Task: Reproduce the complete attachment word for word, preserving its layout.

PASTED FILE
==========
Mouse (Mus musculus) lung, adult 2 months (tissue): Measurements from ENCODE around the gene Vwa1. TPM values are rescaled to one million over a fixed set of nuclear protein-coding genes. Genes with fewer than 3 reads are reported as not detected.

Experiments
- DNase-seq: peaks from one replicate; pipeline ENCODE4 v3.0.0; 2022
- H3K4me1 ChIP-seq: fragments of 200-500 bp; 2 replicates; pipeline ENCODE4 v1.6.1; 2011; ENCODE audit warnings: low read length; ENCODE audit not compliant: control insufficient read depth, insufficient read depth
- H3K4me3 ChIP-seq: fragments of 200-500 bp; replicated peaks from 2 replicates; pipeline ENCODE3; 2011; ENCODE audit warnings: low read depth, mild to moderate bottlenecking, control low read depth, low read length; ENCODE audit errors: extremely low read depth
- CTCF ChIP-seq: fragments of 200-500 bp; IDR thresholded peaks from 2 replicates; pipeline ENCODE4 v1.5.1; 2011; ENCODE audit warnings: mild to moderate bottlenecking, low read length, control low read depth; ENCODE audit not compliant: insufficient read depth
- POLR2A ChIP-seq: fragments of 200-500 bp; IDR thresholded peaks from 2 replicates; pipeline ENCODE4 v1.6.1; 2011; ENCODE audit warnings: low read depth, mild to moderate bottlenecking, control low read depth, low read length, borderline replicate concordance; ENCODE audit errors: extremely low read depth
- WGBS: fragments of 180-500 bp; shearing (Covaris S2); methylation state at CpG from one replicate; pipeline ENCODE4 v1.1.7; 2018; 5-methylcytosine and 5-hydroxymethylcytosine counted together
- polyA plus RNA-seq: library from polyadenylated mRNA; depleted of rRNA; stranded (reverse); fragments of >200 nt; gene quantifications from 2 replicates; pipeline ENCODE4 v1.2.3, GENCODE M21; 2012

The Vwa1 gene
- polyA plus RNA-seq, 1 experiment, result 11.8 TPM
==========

Mouse (Mus musculus) lung, adult 2 months (tissue): Measurements from ENCODE around the gene Vwa1. TPM values are rescaled to one million over a fixed set of nuclear protein-coding genes. Genes with fewer than 3 reads are reported as not detected.

Experiments
- DNase-seq: peaks from one replicate; pipeline ENCODE4 v3.0.0; 2022
- H3K4me1 ChIP-seq: fragments of 200-500 bp; 2 replicates; pipeline ENCODE4 v1.6.1; 2011; ENCODE audit warnings: low read length; ENCODE audit not compliant: control insufficient read depth, insufficient read depth
- H3K4me3 ChIP-seq: fragments of 200-500 bp; replicated peaks from 2 replicates; pipeline ENCODE3; 2011; ENCODE audit warnings: low read depth, mild to moderate bottlenecking, control low read depth, low read length; ENCODE audit errors: extremely low read depth
- CTCF ChIP-seq: fragments of 200-500 bp; IDR thresholded peaks from 2 replicates; pipeline ENCODE4 v1.5.1; 2011; ENCODE audit warnings: mild to moderate bottlenecking, low read length, control low read depth; ENCODE audit not compliant: insufficient read depth
- POLR2A ChIP-seq: fragments of 200-500 bp; IDR thresholded peaks from 2 replicates; pipeline ENCODE4 v1.6.1; 2011; ENCODE audit warnings: low read depth, mild to moderate bottlenecking, control low read depth, low read length, borderline replicate concordance; ENCODE audit errors: extremely low read depth
- WGBS: fragments of 180-500 bp; shearing (Covaris S2); methylation state at CpG from one replicate; pipeline ENCODE4 v1.1.7; 2018; 5-methylcytosine and 5-hydroxymethylcytosine counted together
- polyA plus RNA-seq: library from polyadenylated mRNA; depleted of rRNA; stranded (reverse); fragments of >200 nt; gene quantifications from 2 replicates; pipeline ENCODE4 v1.2.3, GENCODE M21; 2012

The Vwa1 gene
- polyA plus RNA-seq, 1 experiment, result 11.8 TPM